- ^ a b Boone, Brian (May 20, 2020). "The Untold Truth Of Space Jam". Looper.com. Archived from the original on February 25, 2021. Retrieved March 9, 2021.
- ^ a b "Britt McKillip". IMDb. Archived from the original on 18 July 2020. Retrieved 16 June 2020.
- ^ a b "ABOUT". VOICES. Archived from the original on July 18, 2021. Retrieved November 30, 2020.
- ^ a b "Daffy Duck Dance Off". Behind The Voice Actors. Archived from the original on 2021-01-15. Retrieved 2020-12-05.
- ^ a b c Lawrence, Derek (April 3, 2021). "Zendaya to voice Lola Bunny in Space Jam: A New Legacy". Entertainment Weekly. Archived from the original on April 3, 2021. Retrieved April 3, 2021.
- ^ Milligan, Mercedes (14 June 2022). "Trailer: 'Bugs Bunny Builders' Breaks Ground on Cartoonito July 25". Animation Magazine. Archived from the original on 14 June 2022. Retrieved 14 June 2022.
- ^ Perlmutter, David (2018). The Encyclopedia of American Animated Television Shows. Roman and Littlefield Publishing. pp. 371–372. ISBN 9781538103746.
- ^ Sandler, Kevin (1998). Reading the Rabbit: Explorations in Warner Bros. Animation, p. 9. Rutgers University Press. ISBN 0813525381
- ^ a b Gerstein, David (2021-03-05). "David Gerstein on Twitter: "Bob McKimson's sheet was this one from the 1950s, and it's for an earlier character also called Honey Bunny—Bugs' wannabe explorer cousin, used in at least one comic at the time. (The art in the comic is by Fred Abranz.)"". Archived from the original on 2022-04-14. Retrieved 2022-04-14.
- ^ "Bugs Bunny #108 - Showdown at Carrot Gulch (Issue)". Comic Vine. Archived from the original on 2022-01-03. Retrieved 2022-01-03.
- ^ "Bugs Bunny #108 Value - GoCollect". gocollect.com. Archived from the original on 2022-01-03. Retrieved 2022-01-03.
- ^ "Mike's Amazing World of Comics". www.mikesamazingworld.com. Archived from the original on 2022-01-03. Retrieved 2022-01-03.
- ^ Gerstein, David (2021-03-05). "David Gerstein on Twitter: "That's not Bob McKimson's Honey model sheet, fellas. That's a model sheet made by Warner to give to marketers after Honey's debut, and likely also used for copyright purposes. The images are clip art from early Honey comic stories, at least one rather clearly by Phil De Lara."". Archived from the original on 2022-04-14. Retrieved 2022-04-14.
- ^ Kurp, Josh (March 9, 2021). "'Space Jam 2' Is (Somehow) The Most Controversial Movie Of 2021". UPROXX. Archived from the original on March 9, 2021. Retrieved March 9, 2021.
- ^ a b Sandler 1998, p. 8-9.
- ^ Sandler 1998, p. 188.
- ^ Sandler 1998, p. 8.
- ^ Erickson, Hal (ed.) (2005). Television Cartoon Shows An Illustrated Encyclopedia, 1949 through 2003, 2nd edition, p. 105. McFarland & Co. ISBN 0786422556
- ^ Dallas Morning News (17 September 2005). "'Beep-beep' gives way to yawn-yawn"(subscription required) Archived 2013-12-24 at the Wayback Machine
- ^ Vanguardia (Mexico) (15 August 2011). "Regresan a la tv Bugs y Lola Bunny" Archived 2019-09-29 at the Wayback Machine (in Spanish)
- ^ "Bugs Bunny to Return in Direct-to-Video 'Rabbits Run'". Cartoon Brew. 2015-05-05. Archived from the original on 2020-10-21. Retrieved 2020-10-12.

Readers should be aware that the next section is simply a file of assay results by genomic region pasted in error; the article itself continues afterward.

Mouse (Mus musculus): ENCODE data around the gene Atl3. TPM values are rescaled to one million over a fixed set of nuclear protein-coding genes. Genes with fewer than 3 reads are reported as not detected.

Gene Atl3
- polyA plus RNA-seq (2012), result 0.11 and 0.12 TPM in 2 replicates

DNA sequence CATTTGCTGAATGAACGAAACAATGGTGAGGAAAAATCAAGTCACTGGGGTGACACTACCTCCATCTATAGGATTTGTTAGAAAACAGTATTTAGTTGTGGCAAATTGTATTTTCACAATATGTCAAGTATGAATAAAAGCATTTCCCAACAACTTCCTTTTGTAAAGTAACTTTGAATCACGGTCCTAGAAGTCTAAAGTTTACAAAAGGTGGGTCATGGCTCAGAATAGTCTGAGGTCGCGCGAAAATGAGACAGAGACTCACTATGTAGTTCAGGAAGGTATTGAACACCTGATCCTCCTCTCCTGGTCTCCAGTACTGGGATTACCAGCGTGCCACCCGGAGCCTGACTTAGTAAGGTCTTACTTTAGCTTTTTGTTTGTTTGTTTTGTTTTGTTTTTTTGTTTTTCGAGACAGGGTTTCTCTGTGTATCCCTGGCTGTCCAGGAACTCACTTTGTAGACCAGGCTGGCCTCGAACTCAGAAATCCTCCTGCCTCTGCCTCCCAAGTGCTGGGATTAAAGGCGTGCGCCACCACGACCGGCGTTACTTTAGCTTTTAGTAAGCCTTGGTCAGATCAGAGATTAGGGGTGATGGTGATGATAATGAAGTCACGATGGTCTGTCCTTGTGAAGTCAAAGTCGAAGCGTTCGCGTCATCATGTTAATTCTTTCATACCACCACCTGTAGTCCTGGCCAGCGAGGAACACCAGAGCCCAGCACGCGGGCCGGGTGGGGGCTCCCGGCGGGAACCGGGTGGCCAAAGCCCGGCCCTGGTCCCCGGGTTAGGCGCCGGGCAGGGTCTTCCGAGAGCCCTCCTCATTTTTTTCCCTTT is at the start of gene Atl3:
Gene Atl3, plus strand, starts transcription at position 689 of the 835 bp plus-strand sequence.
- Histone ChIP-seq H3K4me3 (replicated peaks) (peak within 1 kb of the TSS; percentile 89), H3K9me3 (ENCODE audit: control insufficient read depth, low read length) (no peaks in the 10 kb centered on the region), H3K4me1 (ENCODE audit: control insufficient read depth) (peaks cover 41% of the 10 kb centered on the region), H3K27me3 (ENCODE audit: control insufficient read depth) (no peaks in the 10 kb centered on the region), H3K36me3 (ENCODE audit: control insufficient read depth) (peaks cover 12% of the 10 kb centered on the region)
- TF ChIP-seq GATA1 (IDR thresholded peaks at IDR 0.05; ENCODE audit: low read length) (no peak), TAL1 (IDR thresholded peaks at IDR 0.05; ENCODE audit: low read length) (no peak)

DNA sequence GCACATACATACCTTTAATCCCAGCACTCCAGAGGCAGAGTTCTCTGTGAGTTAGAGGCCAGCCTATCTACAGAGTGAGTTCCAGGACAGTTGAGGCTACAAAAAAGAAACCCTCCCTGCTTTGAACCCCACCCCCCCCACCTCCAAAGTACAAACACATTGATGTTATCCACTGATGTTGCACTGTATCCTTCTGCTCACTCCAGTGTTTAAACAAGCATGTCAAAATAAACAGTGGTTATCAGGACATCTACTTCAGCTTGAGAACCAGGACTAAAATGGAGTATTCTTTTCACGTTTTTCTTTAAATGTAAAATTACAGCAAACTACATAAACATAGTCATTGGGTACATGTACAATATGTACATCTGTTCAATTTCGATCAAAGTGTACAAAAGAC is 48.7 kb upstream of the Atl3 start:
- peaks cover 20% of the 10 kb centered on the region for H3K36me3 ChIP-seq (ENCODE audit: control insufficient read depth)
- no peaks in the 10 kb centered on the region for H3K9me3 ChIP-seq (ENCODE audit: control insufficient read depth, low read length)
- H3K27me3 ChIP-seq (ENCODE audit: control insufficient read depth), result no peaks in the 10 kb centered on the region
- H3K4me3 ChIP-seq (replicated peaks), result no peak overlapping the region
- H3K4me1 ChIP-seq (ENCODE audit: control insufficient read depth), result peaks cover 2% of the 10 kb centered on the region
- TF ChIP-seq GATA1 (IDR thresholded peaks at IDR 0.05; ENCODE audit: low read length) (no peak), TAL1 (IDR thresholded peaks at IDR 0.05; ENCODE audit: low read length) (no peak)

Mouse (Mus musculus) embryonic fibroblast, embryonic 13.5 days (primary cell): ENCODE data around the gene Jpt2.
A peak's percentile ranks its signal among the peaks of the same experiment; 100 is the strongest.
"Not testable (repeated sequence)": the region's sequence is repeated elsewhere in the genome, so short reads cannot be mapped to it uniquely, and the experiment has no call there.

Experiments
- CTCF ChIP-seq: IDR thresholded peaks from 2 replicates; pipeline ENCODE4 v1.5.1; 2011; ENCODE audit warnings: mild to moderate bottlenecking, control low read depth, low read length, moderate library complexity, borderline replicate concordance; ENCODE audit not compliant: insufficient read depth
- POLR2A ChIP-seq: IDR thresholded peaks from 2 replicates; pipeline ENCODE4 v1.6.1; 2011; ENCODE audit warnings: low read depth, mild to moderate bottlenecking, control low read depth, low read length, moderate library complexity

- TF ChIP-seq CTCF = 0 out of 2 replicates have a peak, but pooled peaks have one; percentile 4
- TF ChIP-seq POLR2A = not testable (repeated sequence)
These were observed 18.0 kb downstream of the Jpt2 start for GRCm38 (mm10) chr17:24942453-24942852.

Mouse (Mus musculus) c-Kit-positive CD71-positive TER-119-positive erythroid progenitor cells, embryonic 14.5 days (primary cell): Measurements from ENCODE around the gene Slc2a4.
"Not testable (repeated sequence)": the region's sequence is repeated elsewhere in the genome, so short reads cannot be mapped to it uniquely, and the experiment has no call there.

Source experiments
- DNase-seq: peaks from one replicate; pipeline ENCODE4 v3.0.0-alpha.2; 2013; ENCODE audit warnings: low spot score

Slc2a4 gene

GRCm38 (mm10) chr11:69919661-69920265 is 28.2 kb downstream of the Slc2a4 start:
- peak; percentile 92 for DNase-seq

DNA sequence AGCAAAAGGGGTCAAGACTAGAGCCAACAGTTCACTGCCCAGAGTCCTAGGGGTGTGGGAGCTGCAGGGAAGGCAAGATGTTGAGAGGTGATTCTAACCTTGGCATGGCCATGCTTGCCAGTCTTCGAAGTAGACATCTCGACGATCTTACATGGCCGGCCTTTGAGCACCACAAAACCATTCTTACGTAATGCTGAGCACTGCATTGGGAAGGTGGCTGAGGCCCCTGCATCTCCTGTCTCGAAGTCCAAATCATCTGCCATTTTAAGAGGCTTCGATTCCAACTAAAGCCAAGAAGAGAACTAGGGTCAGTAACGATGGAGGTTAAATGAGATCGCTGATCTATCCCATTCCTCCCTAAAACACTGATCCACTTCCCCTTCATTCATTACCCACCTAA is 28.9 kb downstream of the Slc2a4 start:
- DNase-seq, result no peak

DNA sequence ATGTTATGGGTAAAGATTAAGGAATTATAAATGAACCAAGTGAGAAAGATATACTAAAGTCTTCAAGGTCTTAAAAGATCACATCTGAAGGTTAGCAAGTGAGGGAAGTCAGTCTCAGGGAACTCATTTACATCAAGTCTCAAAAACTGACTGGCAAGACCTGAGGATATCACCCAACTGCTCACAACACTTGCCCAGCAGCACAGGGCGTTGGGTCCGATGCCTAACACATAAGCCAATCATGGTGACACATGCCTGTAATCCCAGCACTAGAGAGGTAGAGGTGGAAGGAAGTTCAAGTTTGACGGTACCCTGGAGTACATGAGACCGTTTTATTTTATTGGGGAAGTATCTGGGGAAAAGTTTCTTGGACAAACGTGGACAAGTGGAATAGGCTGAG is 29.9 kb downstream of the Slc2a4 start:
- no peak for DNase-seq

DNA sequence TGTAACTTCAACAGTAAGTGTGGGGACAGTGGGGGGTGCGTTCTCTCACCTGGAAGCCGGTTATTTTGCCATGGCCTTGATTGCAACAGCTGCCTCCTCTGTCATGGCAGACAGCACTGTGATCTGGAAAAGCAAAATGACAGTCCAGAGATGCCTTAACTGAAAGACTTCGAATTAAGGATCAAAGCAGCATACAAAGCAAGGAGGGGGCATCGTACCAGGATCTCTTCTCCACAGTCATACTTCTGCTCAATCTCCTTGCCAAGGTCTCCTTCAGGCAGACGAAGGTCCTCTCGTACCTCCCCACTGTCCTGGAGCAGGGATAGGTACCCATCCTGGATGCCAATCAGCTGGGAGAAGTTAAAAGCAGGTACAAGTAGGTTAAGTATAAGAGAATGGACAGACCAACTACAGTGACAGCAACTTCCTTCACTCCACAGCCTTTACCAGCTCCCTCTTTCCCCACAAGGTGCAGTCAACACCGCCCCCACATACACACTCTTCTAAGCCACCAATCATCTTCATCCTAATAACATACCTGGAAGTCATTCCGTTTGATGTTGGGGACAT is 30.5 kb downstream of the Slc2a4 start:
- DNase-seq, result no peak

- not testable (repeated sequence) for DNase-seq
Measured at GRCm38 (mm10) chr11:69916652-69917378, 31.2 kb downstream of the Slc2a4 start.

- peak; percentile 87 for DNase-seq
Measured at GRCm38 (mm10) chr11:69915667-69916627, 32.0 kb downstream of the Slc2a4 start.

- ^ Chitwood, Adam (2015-04-30). "Looney Tunes: Rabbits Run Trailer Teases New Animated Movie". Collider.com. Archived from the original on 2015-05-02. Retrieved 2016-09-28.
- ^ "'Space Jam: A New Legacy' Shares Sneak Peek Featuring LeBron James in Tune Squad Jersey". Complex. Archived from the original on 2020-08-21. Retrieved 2021-03-04.
- ^ Milligan, Mercedes (February 17, 2021). "WarnerMedia Upfronts: Cartoonito Launches on HBO Max with 20 Series". Animation Magazine. Archived from the original on March 10, 2021. Retrieved March 9, 2021.
- ^ "First Looney Toons preschool show 'Bugs Bunny Builders' in over 20 years premieres tonight". 25 July 2022. Archived from the original on 25 July 2022. Retrieved 25 July 2022.
- ^ "Exclusive: Looney Tunes' First Educational Show Debuts a New Lola Bunny for Preschoolers". 18 July 2022. Archived from the original on 2022-07-25. Retrieved 2022-07-25.
- ^ "Lola Bunny Voice - Looney Tunes franchise". Behind The Voice Actors. Archived from the original on 2019-11-27. Retrieved 2019-11-27.
- ^ a b "2011 BTVA Voice Acting Awards". Behind The Voice Actors. Archived from the original on 2020-10-15. Retrieved 2020-10-12.
- ^ "Anime Conji Announces Voice Actor Jessica DiCicco as Guest of Honor". Anime News Network. March 22, 2013. Archived from the original on January 25, 2021. Retrieved March 9, 2021.
- ^ "Scooby Doo & Looney Tunes Cartoon Universe: Adventure". Behind The Voice Actors. Archived from the original on 2019-04-19. Retrieved 2019-11-27.
- ^ Looney Tunes: Rabbits Run, archived from the original on 2021-01-25, retrieved 2019-11-27
- ^ Malone, Michael (2022-06-14). "New Looney Tunes Show 'Bugs Bunny Builders' on Cartoonito July 25". Broadcasting+Cable. Archived from the original on 2022-06-14. Retrieved 2022-06-14.
- ^ "Space Jam 2 Is Going to Be Gloriously Black as Hell". 20 September 2018. Archived from the original on 2021-03-11. Retrieved 2020-10-12.
Not to mention Lola Bunny is an icon, and we want her to get the glory she deserves.
- ^ "15 Slam-Dunk Facts About Space Jam". www.mentalfloss.com. 2018-09-20. Archived from the original on 2020-09-20. Retrieved 2020-10-12.